Everyday bikers saddle up for custom-made frames at Portland's two-wheeled version of the Detroit Auto Show.
Natalie Conn/Special to The Christian Science Monitor
In the basement of an old shoe factory, a blue glow radiates off hand-operated lathes and antique milling machines decorated with toy planes, plastic T-Rexes, and green-haired dolls. Mike Flanigan, the founder of Alternative Needs Transportation, or A.N.T., cuts tubes of steel, grinds them in a cascade of sparks, and welds together a frame that incorporates old-fashioned European couriers with the whims of modern commuters.
Mr. Flanigan and hundreds of other bike builders have been putting in some late nights for the upcoming North American Handmade Bicycle Show in Portland, Ore. Flanigan has packed four bicycles for the trip: Three display models and a fold-up one fitted in a suitcase for riding around town.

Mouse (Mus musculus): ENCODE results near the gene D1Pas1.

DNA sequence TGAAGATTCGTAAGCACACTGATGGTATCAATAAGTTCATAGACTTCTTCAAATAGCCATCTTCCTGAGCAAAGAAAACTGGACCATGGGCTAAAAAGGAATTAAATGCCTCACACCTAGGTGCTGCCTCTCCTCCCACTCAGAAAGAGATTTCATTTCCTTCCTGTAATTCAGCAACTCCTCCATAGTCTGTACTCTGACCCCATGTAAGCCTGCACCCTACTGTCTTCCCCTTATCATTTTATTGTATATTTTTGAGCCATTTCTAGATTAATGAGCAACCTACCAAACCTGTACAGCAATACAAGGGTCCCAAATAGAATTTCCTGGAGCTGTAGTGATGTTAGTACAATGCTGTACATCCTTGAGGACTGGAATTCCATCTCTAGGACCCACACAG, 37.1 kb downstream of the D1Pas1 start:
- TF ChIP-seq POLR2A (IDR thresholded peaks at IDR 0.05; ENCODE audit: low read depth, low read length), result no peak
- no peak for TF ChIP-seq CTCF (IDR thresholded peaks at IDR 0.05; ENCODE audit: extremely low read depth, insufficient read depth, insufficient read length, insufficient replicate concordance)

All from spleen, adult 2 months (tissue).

The three-day event is the two-wheeled version of the Detroit Auto Show. Among enthusiasts, it's a meeting ground, an idea lab, and a showcase for the intricate craftsmanship of hand-built bicycles. Wooden fenders, ultralight composite frames, and classic steel racing bikes loom large. And as more builders create custom, hand-built bicycles, there's a fit for every rider – quite literally.
"It started as a niche for the people that were really hard-core into frame building," says Jonathan Maus, who edits the online news site, BikePortland.org. "Then, this show happened and every year, it gets bigger. You've got all the biggest companies in the bike industry that want to show up. The industry would be happening without this show, but it's hard to imagine everyone coming together."
From around the world, torch-wielding workers from mini-assembly lines come out of basements, garages, and industrial buildings to talk shop and ogle the near-perfect expression of human engineering and machinery. Like the bicycles they fit for different customers – each with a unique set of inseams, arm lengths, and flexibility – no two bikes are created equal.